Tale of an Oven and a Bidding-War for Kindness

By Toby Klein Greenwald

Toby Matanya wedding photo smaller To be more exact, it's a tale of giving an old stove away.

We are lucky to live in a small town in Israel filled with kindness. We have a non-profit that arranges for interest-free loans, a "store" that sells donated, gently used clothing for a few dollars, a similar "shop" whose merchandise is donated house wares, a kitchen that distributes food packages to the needy, a center for bridal dresses at symbolic loan prices, and the branch of an organization (Yad Sarah) that loans equipment for medical needs and for newborns.

The town has people of all ages who volunteer to help the elderly or infirm, who raise money for charity, who work as volunteer tutors, who gives rides to hospitals or elsewhere and who host strangers who need a good meal.

 In addition, the local community e-mail list has achieved a somewhat entertaining notoriety, not only for its sharing of stories and humor (and hot political debates), but for its offers to sell or give away unneeded items (ranging from bookcases to DVD's to chicken necks) and, more important, to let neighbors know about the needs of others.

An elderly woman recently wrote to the list about five local high school boys who swooped in one day, did her cleaning, painted and repaired furniture, and planted window boxes for her. "They came into my home and made it my castle…I don't remember all their names," she wrote. "To the parents: you have much to be proud of in your children."

Naturally, the list is especially active in the springtime, when many of those of the Jewish faith thoroughly clean their homes before Passover, and give things away that are no longer needed.

Which brings me to my story.

Our oven died a final death in the midst of winter and, since my daughters are the main bakers in our family, and most of them have their own homes in which to bake now, we decided to make do with the stovetop and buy a new stove before Passover.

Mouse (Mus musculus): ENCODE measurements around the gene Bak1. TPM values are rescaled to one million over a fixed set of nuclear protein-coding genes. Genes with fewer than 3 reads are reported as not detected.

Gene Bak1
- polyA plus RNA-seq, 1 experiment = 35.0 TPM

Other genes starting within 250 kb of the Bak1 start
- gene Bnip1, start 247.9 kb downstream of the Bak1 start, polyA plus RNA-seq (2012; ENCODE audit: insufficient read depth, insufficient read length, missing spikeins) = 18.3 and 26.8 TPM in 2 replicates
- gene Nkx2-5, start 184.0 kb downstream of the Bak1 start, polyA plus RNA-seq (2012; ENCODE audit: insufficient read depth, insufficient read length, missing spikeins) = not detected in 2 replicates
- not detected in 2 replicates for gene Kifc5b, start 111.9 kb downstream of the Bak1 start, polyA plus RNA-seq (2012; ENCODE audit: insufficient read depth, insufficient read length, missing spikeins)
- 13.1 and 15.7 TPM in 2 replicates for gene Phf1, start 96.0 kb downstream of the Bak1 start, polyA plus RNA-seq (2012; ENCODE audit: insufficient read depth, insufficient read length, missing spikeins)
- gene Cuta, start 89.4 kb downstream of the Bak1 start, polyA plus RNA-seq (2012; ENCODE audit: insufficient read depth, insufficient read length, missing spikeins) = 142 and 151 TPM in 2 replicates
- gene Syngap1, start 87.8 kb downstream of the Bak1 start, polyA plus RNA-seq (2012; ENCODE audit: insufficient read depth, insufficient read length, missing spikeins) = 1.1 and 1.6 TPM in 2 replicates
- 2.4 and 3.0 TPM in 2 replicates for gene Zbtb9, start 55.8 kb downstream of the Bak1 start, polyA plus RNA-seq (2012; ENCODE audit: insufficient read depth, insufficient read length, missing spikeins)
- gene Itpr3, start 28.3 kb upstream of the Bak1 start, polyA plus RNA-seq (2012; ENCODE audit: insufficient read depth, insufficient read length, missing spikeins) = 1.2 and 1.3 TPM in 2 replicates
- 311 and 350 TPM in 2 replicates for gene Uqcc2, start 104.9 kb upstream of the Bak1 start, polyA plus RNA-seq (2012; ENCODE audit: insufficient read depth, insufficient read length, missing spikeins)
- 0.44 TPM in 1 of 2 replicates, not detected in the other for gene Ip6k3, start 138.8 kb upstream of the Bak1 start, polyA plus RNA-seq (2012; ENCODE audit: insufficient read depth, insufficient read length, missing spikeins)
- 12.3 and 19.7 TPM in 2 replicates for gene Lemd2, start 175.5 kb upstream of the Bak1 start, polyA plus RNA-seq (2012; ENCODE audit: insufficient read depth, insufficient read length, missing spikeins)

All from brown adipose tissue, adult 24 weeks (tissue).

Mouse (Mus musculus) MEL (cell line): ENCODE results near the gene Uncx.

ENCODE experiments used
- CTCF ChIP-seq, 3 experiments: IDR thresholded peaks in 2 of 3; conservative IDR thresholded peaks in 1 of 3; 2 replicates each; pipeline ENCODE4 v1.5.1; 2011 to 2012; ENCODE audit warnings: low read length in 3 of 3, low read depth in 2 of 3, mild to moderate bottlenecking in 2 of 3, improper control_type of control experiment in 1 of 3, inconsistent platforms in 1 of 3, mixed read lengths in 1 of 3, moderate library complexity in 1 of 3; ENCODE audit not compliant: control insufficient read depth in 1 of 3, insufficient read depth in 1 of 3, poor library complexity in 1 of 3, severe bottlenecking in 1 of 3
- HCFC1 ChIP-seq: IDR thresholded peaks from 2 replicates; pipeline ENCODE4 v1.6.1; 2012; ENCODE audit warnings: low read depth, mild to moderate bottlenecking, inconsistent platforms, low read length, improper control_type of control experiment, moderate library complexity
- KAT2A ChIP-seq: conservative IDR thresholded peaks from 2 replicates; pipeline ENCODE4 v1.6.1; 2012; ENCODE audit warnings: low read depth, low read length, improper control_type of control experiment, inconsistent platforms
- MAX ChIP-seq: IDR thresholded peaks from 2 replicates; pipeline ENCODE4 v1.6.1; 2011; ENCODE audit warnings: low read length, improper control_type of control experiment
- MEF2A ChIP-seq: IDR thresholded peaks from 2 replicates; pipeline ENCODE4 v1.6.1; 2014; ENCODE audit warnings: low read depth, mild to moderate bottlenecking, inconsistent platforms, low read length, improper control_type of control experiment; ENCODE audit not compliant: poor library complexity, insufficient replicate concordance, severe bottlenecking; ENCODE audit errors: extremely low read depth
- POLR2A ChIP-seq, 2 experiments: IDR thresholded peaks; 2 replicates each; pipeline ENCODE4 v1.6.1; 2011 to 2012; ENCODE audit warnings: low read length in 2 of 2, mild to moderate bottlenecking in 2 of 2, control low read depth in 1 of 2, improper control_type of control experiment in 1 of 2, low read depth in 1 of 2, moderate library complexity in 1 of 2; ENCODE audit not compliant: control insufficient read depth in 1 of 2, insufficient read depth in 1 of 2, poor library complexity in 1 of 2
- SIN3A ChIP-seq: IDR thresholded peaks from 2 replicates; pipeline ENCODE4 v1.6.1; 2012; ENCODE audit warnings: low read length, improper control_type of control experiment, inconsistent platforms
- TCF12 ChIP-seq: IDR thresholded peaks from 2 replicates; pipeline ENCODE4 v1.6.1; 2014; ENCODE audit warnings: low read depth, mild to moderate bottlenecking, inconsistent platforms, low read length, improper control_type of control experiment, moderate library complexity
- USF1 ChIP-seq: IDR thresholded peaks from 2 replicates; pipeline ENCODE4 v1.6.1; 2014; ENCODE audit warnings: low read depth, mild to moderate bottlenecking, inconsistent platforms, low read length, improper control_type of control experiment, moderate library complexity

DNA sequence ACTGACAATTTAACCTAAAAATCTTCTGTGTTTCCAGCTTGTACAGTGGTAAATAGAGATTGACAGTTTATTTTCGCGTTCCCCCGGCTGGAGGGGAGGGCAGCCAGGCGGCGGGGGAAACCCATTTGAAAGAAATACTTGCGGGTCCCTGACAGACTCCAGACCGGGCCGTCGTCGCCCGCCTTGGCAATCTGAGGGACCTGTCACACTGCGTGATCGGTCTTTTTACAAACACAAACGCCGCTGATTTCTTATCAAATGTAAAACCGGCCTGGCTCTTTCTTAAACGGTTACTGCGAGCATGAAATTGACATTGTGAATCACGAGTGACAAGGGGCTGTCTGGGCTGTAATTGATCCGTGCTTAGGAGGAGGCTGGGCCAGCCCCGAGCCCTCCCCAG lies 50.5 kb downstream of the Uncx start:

What to do with the old one? Simple enough – offer it for free on the e-mail list, explaining that only the stove worked.

I got two replies. One from a man, I'll call David, who picks up old electrical appliances, sells the parts and recycles the rest.  A few hours later I got a request from a man who lives alone, who I'll call Solomon. I mentioned it to David when he called to double check about when to pick up the stove. He said, "Then give it to him. He needs it more." But I had David stop by to take away an old broken TV. He noticed some sheet music in the den and asked who played an instrument and proceeded to tell me that he is a cantor and musician and does this selling-recycling on the side for extra money. Nevertheless, David insisted that if Solomon needed the stove, I should let him have it.

So I wrote to Solomon, asking if he was also selling it for parts or needed it to cook on, explaining that if it was the latter, he should take it.

Solomon wrote back, "No, let him have it. I’ve a one-burner hotplate I can manage with. One's livelihood is the most important, and I never cook much anyway – thanks!"

At the time of this writing we were less than a week before Passover and there was almost a reverse bidding war taking place between two men, each insisting that the other need the oven more.

The story that comes to mind is an ancient legend of two brothers, one who had a large family and the other who had none. Each would sneak over a hilltop at night to anonymously bring sheaves of wheat to the other. One thought, "I have a family. He has no one. He needs it more than I." The other thought, "I have no family. He has many mouths to feed. He needs it more than I." One night they met on the hilltop, each saw what the other was doing, and they embraced. The Hebrew sages say that this was the spot destined to build the Temple in Jerusalem, where people would gather in unconditional love.

Please share your own stories of unconditional love with us! We know it is everywhere. Post in the comments below or write to me

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